High on the Valley rim I was walking through rough grass in the mountaineers’ memorial park at Kakani, in search of a suitable film location. It was a cool day and Ganesh Himal was shrouded in clouds. My mobile rang, and it was Andrew Beattie from Wellington.
“Just confirming arrangements for the scattering of Sir Ed’s ashes on the Gulf of Hauraki.” My heart skipped a beat, but Andrew was briskly efficient. “The date has changed yet again due to the Prime Minister’s schedule and availability of the tall ship, Spirit of New Zealand, and is now 29 February.” That was 2008.
Black crows were circling as I gazed across the Himalayan landscape that Sir Edmund Hillary had loved so much. Ed’s will specified that his ashes be sprinkled on the waters off Auckland, but Lady June had agreed to a special Sherpa request. Could some ashes of their beloved Burra Sahib be enshrined in a memorial chorten on a Khumbu ridge within sight of Mount Everest?
Thus it was that I had travelled back from the State Funeral last month carrying a navy velvet pouch of precious grey powder in my handbag, and an official letter from the undertaker should I be challenged at any airport en route — which I was not. The package rested reverently wrapped in a khata on our mantelpiece beside the Dalai Lama shrine, until Ang Rita was ready to take it to Lukla.
But Andrew was still talking: “And we wondered if you might be in UK for the Queen’s private memorial service at Windsor for the family?” Since the convergence of her coronation with the first ascent of Everest, the Queen and Sir Ed had shared a lifelong bond. I was not, but it was nice to be asked.
There are confusingly many Junes and Hilarys in the Hillary family. June Carlile was the aged mother of Hilary and Ed’s elder sister. After the Windsor Chapel service at which Sir Ed’s Knight of the Garter banner was formally returned, the immediate family were favoured with a royal audience in one of the castle staterooms. After a convivial chat the guests were made to leave (I was told later), but June Carlile doubled back, whispering something to the Queen and Princess Anne who both erupted in gleeful laughter.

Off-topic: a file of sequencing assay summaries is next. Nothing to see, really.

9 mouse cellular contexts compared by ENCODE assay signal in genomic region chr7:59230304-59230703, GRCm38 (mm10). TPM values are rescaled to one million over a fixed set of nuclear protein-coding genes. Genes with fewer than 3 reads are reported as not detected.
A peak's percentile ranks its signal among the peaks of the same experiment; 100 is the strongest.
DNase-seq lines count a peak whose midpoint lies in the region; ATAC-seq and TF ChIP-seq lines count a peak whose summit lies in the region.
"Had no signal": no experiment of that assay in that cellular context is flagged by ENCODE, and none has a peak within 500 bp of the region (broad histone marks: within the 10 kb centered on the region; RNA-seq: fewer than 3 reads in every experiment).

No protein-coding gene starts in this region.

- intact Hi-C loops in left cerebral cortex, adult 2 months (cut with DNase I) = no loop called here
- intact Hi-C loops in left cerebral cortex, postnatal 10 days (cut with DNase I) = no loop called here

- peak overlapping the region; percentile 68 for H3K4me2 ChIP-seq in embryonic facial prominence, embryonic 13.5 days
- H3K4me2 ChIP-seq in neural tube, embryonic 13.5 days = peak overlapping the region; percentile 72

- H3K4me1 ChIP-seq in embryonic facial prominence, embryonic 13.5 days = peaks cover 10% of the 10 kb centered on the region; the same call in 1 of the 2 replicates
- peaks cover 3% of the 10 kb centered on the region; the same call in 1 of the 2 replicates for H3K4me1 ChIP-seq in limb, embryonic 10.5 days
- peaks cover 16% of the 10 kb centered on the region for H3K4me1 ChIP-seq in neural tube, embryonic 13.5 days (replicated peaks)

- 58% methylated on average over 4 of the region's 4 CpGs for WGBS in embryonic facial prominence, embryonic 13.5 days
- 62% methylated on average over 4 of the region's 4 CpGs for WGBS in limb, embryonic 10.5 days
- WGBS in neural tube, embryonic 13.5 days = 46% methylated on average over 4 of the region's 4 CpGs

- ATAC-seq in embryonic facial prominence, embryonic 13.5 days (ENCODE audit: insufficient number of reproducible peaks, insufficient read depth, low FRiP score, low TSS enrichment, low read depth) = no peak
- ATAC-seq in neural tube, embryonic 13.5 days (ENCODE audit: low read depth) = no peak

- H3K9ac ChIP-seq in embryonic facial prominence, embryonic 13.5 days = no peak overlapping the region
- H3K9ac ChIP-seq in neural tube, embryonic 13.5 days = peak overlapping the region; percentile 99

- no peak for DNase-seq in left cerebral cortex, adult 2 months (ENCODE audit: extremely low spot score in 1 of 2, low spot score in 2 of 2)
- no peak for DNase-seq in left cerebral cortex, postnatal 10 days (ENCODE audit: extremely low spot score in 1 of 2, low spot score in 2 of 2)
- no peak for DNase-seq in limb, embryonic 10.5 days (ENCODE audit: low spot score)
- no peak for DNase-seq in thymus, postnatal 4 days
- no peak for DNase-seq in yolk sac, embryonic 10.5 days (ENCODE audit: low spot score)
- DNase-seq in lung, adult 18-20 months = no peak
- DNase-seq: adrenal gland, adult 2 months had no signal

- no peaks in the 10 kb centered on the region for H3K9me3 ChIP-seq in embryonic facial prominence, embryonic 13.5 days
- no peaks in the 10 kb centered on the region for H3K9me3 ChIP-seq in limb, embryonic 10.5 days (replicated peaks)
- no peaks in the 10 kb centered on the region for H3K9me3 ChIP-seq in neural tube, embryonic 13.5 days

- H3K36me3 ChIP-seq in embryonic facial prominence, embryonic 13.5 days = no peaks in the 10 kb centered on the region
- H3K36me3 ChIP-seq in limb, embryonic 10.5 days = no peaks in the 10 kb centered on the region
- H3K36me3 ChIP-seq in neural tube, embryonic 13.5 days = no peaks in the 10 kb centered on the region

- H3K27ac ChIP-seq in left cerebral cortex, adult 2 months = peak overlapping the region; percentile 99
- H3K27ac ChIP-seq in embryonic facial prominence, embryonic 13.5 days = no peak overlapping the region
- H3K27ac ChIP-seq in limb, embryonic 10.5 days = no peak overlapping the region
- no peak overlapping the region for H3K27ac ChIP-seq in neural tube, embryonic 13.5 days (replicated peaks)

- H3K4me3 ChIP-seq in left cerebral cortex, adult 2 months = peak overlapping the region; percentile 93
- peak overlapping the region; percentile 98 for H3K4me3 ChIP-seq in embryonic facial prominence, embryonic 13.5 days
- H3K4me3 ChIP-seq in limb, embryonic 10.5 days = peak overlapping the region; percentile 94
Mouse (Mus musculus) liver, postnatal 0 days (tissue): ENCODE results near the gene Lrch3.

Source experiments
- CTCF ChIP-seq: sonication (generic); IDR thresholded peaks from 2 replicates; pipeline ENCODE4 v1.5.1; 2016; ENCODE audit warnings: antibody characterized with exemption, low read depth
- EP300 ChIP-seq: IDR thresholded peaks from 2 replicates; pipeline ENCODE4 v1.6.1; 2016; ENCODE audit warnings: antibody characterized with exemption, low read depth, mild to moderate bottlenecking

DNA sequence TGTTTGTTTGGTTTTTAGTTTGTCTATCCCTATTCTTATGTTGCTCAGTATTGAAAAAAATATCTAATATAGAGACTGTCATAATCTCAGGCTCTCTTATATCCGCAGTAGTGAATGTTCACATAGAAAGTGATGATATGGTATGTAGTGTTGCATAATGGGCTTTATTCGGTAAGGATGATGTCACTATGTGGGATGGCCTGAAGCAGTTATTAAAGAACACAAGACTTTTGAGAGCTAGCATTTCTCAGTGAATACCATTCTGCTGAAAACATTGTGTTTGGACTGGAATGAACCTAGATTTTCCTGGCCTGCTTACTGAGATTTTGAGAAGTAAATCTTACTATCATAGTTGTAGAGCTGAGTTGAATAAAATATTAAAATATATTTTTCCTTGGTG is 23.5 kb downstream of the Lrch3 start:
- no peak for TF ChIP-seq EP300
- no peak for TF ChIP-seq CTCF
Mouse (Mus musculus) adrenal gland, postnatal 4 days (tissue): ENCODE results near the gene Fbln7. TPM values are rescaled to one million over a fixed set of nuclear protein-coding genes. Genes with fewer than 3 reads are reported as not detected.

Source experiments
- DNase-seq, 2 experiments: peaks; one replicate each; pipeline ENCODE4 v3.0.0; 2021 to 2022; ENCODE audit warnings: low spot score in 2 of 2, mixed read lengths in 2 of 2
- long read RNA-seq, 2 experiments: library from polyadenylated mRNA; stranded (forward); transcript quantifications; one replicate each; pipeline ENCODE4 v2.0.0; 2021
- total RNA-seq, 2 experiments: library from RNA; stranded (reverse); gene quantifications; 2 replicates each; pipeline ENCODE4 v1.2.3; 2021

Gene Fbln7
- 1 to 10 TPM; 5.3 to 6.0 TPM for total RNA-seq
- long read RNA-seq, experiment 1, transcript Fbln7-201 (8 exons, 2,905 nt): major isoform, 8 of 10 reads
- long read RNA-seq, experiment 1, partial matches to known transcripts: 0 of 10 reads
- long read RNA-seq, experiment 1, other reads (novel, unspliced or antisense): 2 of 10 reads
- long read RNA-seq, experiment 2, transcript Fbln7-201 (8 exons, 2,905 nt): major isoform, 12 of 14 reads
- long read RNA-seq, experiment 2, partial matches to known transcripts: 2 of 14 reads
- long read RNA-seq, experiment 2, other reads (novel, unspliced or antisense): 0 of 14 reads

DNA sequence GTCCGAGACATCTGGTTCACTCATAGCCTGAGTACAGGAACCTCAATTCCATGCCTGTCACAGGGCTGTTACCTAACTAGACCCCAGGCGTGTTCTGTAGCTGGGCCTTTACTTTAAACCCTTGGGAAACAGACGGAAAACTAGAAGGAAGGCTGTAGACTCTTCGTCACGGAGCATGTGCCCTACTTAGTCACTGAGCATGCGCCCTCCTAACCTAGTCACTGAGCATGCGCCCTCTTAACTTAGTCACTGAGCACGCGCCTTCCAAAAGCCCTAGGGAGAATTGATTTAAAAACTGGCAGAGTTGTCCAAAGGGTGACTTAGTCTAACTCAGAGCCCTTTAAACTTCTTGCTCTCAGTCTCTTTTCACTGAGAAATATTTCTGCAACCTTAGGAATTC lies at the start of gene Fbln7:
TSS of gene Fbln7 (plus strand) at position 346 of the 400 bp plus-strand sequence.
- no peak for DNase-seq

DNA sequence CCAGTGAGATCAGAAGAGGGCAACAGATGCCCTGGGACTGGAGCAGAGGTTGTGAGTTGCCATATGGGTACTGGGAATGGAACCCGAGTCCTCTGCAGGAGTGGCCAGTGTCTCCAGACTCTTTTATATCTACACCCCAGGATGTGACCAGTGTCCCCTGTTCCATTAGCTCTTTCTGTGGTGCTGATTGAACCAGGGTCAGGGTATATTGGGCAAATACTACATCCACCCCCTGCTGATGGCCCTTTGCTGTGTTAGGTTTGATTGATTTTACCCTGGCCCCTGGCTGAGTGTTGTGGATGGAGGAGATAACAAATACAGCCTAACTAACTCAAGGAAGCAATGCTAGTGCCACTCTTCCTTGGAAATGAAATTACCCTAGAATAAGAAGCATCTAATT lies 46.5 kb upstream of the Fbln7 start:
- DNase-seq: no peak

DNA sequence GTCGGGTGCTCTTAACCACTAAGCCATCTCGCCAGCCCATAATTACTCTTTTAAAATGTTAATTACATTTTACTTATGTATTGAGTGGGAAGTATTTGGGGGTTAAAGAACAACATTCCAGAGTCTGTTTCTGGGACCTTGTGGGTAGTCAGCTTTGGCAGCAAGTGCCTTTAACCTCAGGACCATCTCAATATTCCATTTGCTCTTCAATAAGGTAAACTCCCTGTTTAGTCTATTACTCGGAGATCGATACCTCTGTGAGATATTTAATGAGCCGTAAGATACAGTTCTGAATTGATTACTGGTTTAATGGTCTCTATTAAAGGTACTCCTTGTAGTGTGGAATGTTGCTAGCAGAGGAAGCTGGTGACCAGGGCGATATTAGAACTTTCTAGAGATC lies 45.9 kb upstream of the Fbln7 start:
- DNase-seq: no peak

“What on earth did you say?” asked Ed’s widow June Hillary crisply, once they were safely outside. Ed’s elder sister smiled with satisfaction: “I just wanted the Queen to know that Ed always used to say he thought she was ‘a bit of all right’!”
No Sherpas were with us when we boarded the stately Spirit of New Zealand to scatter the ashes one blustery late summer afternoon in Auckland’s Basin Reserve. But Prime Minister Helen Clark was there, Andrew, Lady June, Peter, Sarah and all the family with baskets of flowers, sombre faces and dark glasses. Meanwhile in the mountains of Nepal, the Sherpas were busy marking the traditionally important 49th day of Sir Ed’s passing.
We cast off from the waterfront into the bright harbour, and Dean Peter Beck’s robes billowed in the wind as I explained to him the Nepali significance of how today had fallen by serendipitous chance on the most auspicious Buddhist date. The Sherpa’s had expressed no surprise — of course, today is the proper day. The Dean was equally stolid in his faith: “Lisa, this is not a coincidence.”
Dean Peter mentioned the 49th day implication in his prayers as we balanced on the swaying deck, struggling to hear over the rattle of the ship’s rigging. Ed’s last remains were blessed then cast carefully overboard onto the sea, followed by flowers hurled into the wind by his children and grandchildren.
A specially created ‘Hillary step’ on the side of the ship ensured they were close to the waves. Helen sat alone and thoughtful on deck. The harbour was full of activity – motorboats, dinghies and the massive curved sails of the historic America’s Cup yachts — but the curious sailors kept a respectful distance.
The weather and water sparkled but it was a sorrowful voyage, the final farewell scratchy with sadness and family tensions. We returned to the Remuera House which felt forlorn, even though it bustled with caterers preparing dinner for us all in a white garden marquee. Ed’s big worn leather armchair was empty in the sitting room.
We perked up politely that evening, but I drank too much Kiwi wine and was late for breakfast the next morning. And my spine still tingles, knowing how tenuously the whim of arbitrary official New Zealand commitments had determined the perfect Nepali date for the scattering of Sir Ed’s ashes.